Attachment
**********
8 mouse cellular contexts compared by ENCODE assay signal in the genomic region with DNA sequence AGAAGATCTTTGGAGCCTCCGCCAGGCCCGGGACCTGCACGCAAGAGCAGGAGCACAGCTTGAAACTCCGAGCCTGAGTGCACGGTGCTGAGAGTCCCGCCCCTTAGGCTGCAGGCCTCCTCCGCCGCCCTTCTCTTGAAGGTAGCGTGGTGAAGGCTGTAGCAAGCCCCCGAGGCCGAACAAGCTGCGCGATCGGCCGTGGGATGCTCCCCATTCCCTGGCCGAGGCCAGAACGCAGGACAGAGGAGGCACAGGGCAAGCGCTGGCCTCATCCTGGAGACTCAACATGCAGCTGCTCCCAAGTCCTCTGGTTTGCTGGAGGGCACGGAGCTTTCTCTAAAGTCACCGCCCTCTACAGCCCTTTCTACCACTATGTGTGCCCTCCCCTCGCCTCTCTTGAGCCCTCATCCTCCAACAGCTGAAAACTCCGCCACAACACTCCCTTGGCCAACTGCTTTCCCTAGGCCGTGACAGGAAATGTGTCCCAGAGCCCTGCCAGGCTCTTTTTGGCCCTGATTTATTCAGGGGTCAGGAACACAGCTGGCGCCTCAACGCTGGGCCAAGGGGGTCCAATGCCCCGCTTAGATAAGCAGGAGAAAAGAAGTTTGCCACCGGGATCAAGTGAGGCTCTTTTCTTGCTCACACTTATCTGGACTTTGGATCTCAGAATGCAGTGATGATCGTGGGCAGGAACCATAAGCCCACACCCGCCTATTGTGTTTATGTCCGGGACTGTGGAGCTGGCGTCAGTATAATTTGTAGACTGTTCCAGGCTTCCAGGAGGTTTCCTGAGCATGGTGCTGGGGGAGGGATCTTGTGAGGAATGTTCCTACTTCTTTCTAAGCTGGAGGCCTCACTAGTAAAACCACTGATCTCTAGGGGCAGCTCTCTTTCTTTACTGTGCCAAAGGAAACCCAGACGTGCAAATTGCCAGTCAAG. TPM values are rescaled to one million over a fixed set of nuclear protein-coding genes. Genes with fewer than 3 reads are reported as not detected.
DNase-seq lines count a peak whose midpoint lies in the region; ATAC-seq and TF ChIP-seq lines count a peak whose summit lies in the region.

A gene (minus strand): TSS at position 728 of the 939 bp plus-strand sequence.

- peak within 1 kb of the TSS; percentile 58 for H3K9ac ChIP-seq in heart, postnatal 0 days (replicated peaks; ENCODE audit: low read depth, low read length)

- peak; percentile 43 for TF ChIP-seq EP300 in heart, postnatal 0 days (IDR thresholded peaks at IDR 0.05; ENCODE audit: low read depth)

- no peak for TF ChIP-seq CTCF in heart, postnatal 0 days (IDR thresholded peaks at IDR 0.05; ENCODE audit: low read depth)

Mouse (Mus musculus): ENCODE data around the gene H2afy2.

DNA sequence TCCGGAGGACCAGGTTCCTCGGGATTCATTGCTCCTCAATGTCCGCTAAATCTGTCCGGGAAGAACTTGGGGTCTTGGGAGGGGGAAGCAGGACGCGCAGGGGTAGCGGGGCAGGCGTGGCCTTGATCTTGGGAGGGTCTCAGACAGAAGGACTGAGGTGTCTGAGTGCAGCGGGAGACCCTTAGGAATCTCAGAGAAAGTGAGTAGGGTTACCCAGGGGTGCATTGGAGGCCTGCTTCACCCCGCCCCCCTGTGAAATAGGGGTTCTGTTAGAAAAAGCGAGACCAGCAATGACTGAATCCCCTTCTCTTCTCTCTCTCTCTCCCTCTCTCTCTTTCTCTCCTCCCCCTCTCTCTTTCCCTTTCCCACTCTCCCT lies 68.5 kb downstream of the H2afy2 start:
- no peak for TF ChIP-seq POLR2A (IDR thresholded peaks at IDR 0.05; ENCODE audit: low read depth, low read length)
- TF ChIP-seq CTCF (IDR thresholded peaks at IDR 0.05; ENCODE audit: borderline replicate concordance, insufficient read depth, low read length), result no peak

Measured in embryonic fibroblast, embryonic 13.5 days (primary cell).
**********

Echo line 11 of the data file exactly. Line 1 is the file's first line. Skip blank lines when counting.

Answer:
Measured in embryonic fibroblast, embryonic 13.5 days (primary cell).